And pray in the Spirit on all occasions with all kinds of prayers and requests. With this in mind, be alert and always keep on praying for all the saints. 19 Pray also for me, that whenever I open my mouth, words may be given me so that I will fearlessly make known the mystery of the gospel, 20 for which I am an ambassador in chains. Pray that I may declare it fearlessly, as I should.
31 After they prayed, the place where they were meeting was shaken. And they were all filled with the Holy Spirit and spoke the word of God boldly.
2 Devote yourselves to prayer, being watchful and thankful. 3 And pray for us, too, that God may open a door for our message, so that we may proclaim the mystery of Christ, for which I am in chains. 4 Pray that I may proclaim it clearly, as I should.
15 It is true that some preach Christ out of envy and rivalry, but others out of goodwill.
16 The latter do so in love, knowing that I am put here for the defense of the gospel.
17 The former preach Christ out of selfish ambition, not sincerely, supposing that they can stir up trouble for me while I am in chains.
18 But what does it matter? The important thing is that in every way, whether from false motives or true, Christ is preached. And because of this I rejoice. Yes, and I will continue to rejoice,
2 Be shepherds of God's flock that is under your care, serving as overseers — not because you must, but because you are willing, as God wants you to be; not greedy for money, but eager to serve;
18 For, as I have often told you before and now say again even with tears, many live as enemies of the cross of Christ. 19 Their destiny is destruction, their god is their stomach, and their glory is in their shame. Their mind is on earthly things
3 If anyone teaches false doctrines and does not agree to the sound instruction of our Lord Jesus Christ and to godly teaching, 4 he is conceited and understands nothing. He has an unhealthy interest in controversies and quarrels about words that result in envy, strife, malicious talk, evil suspicions 5 and constant friction between men of corrupt mind, who have been robbed of the truth and who think that godliness is a means to financial gain.
6 Yet when I preach the gospel, I cannot boast, for I am compelled to preach. Woe to me if I do not preach the gospel! 17 If I preach voluntarily, I have a reward; if not voluntarily, I am simply discharging the trust committed to me.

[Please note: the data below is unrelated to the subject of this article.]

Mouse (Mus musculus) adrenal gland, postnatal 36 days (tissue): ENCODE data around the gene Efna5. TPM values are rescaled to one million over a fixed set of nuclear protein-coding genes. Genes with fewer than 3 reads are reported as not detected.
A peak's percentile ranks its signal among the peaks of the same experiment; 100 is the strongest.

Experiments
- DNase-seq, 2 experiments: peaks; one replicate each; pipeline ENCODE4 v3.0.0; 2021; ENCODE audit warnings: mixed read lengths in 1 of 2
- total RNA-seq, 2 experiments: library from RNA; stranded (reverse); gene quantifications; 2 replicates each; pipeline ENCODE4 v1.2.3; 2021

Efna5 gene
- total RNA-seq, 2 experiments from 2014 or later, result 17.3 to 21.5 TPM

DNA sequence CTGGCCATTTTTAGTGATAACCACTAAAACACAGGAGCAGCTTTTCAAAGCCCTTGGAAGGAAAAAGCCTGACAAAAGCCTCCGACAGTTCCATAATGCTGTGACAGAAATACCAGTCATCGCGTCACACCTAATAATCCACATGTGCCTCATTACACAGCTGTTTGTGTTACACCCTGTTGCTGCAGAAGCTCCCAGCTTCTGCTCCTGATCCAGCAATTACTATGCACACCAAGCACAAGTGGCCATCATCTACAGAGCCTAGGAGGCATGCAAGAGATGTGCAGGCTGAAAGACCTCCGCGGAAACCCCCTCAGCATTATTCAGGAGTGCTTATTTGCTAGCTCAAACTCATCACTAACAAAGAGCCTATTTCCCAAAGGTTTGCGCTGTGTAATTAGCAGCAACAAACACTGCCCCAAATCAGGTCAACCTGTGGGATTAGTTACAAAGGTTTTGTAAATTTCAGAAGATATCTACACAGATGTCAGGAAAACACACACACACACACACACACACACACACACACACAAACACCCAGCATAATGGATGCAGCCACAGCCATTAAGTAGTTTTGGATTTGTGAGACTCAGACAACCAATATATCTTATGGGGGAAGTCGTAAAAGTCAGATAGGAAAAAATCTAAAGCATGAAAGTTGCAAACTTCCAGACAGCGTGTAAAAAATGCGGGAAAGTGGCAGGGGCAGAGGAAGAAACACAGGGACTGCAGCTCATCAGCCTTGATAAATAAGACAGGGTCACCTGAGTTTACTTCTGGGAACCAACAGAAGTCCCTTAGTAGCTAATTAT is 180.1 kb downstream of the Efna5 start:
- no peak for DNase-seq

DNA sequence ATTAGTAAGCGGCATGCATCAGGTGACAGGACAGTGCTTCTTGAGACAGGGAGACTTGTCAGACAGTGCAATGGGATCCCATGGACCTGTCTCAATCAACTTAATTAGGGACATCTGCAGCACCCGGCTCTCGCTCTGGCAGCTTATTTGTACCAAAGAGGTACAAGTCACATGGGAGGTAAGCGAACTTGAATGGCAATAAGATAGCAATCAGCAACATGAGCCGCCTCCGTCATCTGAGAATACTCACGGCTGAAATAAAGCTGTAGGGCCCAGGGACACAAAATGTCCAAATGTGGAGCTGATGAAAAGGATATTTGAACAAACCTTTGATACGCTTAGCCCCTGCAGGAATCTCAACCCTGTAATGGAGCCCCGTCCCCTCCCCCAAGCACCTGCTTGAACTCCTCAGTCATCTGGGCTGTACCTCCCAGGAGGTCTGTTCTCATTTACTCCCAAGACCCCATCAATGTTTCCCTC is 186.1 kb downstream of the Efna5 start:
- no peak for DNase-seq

So then, men ought to regard us as servants of Christ and as those entrusted with the secret things of God. 2 Now it is required that those who have been given a trust must prove faithful.
7 Was it a sin for me to lower myself in order to elevate you by preaching the gospel of God to you free of charge?
Jews demand miraculous signs and Greeks look for wisdom, 23 but we preach Christ crucified: a stumbling block to Jews and foolishness to Gentiles, 24 but to those whom God has called, both Jews and Greeks, Christ the power of God and the wisdom of God. 25 For the foolishness of God is wiser than man's wisdom, and the weakness of God is stronger than man's strength.
15 And how can they preach unless they are sent? As it is written, "How beautiful are the feet of those who bring good news!"
2 Preach the Word; be prepared in season and out of season; correct, rebuke and encourage — with great patience and careful instruction.
19 for I know that through your prayers and the help given by the Spirit of Jesus Christ, what has happened to me will turn out for my deliverance.
20 I eagerly expect and hope that I will in no way be ashamed, but will have sufficient courage so that now as always Christ will be exalted in my body, whether by life or by death.
21 For to me, to live is Christ and to die is gain.
6 Therefore let us leave the elementary teachings about Christ and go on to maturity, not laying again the foundation of repentance from acts that lead to death, and of faith in God,
It was he who gave some to be apostles, some to be prophets, some to be evangelists, and some to be pastors and teachers, 12 to prepare God's people for works of service, so that the body of Christ may be built up 13 until we all reach unity in the faith and in the knowledge of the Son of God and become mature, attaining to the whole measure of the fullness of Christ.
I pray that out of his glorious riches he may strengthen you with power through his Spirit in your inner being, 17 so that Christ may dwell in your hearts through faith. And I pray that you, being rooted and established in love, 18 may have power, together with all the saints, to grasp how wide and long and high and deep is the love of Christ, 19 and to know this love that surpasses knowledge — that you may be filled to the measure of all the fullness of God.
And now, brothers, we want you to know about the grace that God has given the Macedonian churches. 2 Out of the most severe trial, their overflowing joy and their extreme poverty welled up in rich generosity. 3 For I testify that they gave as much as they were able, and even beyond their ability. Entirely on their own, 4 they urgently pleaded with us for the privilege of sharing in this service to the saints. 5 And they did not do as we expected, but they gave themselves first to the Lord and then to us in keeping with God's will
I hope in the Lord Jesus to send Timothy to you soon, that I also may be cheered when I receive news about you. 20 I have no one else like him, who takes a genuine interest in your welfare. 21 For everyone looks out for his own interests, not those of Jesus Christ